Lead With Your Strengths for Personal Success

Nathan Newbrough, President and CEO of the Colorado Springs Philharmonic spoke at a luncheon I attended last week. He talked about how the Philharmonic has risen from the ashes over the past few years. They have been through some rough times.

In the past, they’d created a performance schedule based on what they thought audiences wanted. Under his leadership, however, they chose to feature arrangements they excelled at. They decided to lead with their strengths. Happily, audiences and ticket sales responded, leading to sell-out performances.

It was a gutsy move. Not everyone would have taken that leap of faith. Most do surveys, market research and focus groups to find out what people want, then fashion a brand, products or services around that.

It’s the courageous person who knows what they do best and will lead with it.

“Do not go where the path may lead, go instead where there is no path and leave a trail.” (Ralph Waldo Emerson)

How does this apply to the average person who isn’t always sure what direction to take?

First, we’ve got to make the effort to discover our strengths. I took the StrengthsFinder and learned I possess Maximizer, Empathy, Strategic, Relator and Developer strengths. I get no benefits from recommending you buy the book, StrengthsFinder 2.0. Use the code in the back to take the online assessment and discover what stuff you’re made of.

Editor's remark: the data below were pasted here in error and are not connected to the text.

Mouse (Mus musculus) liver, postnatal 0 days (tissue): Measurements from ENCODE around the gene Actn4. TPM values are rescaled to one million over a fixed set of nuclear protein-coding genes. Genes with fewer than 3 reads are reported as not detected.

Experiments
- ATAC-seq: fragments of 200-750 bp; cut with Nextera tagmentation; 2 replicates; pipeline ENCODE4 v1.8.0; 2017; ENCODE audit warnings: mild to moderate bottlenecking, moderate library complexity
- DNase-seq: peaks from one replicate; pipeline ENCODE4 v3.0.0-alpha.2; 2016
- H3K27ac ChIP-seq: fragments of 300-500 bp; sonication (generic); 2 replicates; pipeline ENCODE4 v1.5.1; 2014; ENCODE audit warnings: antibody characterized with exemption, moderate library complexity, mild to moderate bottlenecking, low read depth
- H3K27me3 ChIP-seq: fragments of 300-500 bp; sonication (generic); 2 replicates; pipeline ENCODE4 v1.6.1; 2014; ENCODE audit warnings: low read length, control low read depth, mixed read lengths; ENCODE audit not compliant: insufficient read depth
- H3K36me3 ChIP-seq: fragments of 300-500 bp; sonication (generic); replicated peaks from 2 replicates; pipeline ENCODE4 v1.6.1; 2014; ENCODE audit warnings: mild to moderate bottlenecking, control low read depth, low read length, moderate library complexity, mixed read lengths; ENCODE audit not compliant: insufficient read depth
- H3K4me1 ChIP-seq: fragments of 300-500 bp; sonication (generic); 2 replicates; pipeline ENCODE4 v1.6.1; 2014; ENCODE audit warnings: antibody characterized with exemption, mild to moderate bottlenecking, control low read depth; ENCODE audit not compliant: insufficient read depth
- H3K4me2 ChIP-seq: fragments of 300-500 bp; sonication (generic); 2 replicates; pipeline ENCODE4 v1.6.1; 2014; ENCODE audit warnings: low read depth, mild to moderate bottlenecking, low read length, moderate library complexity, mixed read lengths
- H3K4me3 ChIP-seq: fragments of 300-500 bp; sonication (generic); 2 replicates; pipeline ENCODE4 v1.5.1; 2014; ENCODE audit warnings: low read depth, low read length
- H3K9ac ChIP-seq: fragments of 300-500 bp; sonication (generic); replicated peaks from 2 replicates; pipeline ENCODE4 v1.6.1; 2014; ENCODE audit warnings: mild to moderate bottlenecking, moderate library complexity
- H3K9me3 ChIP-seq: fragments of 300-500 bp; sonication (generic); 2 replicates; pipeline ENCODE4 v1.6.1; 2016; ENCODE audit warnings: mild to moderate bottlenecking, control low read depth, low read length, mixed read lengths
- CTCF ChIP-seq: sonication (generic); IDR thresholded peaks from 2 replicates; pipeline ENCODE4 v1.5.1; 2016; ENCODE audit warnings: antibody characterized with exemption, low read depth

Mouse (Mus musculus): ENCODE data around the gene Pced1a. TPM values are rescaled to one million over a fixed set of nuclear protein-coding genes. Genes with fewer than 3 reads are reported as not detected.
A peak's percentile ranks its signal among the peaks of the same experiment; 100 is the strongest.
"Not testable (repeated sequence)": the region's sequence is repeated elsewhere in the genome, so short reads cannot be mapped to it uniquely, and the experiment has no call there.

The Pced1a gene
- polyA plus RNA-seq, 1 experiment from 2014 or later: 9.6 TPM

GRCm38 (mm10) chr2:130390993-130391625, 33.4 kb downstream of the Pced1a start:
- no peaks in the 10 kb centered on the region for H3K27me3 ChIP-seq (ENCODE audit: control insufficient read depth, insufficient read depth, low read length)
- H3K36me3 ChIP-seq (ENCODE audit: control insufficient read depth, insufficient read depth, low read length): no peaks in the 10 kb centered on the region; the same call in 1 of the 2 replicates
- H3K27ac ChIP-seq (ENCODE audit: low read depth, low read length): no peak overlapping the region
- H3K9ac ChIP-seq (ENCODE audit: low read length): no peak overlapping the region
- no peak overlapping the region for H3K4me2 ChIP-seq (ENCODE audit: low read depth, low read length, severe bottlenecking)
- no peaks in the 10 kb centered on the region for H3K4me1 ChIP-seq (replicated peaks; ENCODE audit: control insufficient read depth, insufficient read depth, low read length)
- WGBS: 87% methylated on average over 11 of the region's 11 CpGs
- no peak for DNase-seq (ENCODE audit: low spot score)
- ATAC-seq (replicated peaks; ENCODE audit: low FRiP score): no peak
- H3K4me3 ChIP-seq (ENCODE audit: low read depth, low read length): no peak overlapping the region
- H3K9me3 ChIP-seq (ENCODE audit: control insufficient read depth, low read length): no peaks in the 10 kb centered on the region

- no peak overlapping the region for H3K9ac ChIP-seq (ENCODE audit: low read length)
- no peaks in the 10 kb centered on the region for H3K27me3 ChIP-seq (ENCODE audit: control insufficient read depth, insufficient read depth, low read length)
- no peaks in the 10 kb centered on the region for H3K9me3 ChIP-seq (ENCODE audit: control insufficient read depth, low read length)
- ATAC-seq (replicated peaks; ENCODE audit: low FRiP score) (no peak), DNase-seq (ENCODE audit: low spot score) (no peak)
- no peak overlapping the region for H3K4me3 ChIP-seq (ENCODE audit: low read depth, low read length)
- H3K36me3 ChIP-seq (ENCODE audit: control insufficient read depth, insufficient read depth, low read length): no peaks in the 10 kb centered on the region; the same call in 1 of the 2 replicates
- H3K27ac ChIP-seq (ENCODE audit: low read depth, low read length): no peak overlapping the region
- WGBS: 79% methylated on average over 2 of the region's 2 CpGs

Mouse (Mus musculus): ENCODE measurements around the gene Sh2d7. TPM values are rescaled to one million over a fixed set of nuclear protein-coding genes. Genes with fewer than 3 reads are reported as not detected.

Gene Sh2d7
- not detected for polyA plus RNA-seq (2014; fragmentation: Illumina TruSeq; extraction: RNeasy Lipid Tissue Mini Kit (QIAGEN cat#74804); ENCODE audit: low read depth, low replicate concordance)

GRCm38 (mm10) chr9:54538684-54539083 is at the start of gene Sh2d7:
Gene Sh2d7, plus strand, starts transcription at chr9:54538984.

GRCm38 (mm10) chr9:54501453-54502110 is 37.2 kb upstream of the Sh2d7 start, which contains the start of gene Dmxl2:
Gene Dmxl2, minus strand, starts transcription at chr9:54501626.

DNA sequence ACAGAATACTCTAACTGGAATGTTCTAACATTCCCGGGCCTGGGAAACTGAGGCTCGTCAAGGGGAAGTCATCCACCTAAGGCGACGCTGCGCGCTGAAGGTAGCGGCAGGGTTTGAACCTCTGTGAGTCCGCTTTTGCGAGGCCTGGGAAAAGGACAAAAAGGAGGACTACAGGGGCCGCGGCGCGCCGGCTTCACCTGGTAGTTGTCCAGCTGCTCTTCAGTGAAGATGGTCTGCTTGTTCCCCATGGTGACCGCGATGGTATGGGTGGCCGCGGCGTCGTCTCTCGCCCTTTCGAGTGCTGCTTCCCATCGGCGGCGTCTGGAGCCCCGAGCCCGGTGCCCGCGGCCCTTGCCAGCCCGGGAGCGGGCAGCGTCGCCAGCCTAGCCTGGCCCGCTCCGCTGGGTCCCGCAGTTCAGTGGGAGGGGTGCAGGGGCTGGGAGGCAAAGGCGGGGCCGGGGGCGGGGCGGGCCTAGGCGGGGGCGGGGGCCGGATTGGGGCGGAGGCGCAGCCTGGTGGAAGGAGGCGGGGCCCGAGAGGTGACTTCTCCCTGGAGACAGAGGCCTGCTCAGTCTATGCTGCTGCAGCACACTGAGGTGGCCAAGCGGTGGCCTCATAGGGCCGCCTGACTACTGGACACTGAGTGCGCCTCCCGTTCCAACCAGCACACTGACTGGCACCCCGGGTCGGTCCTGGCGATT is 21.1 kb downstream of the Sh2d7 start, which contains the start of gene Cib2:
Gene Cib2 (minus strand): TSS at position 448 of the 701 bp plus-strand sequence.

Next, seek out opportunities to leverage your gifts. Once you know you want a blue Toyota (for example), you’ll be likely to see blue Toyotas all over the place. Put yourself in roles that maximize your talents, whether at work, at home, in church or school. Ask people you respect how they recommend you leverage your strengths.

Think of these assets as a vehicle that drives you to new levels of excellence and personal satisfaction. It doesn’t mean you ignore other responsibilities, but when possible, you play the game with your strongest hand.

Most of us move through life with no formal plan. This approach can help you build some strategy into creating a clear purpose. And like the Colorado Springs Philharmonic, perhaps you too will soon be performing for sell-out crowds!

Please share in comments on the blog. What results have you gotten from leading with your strengths?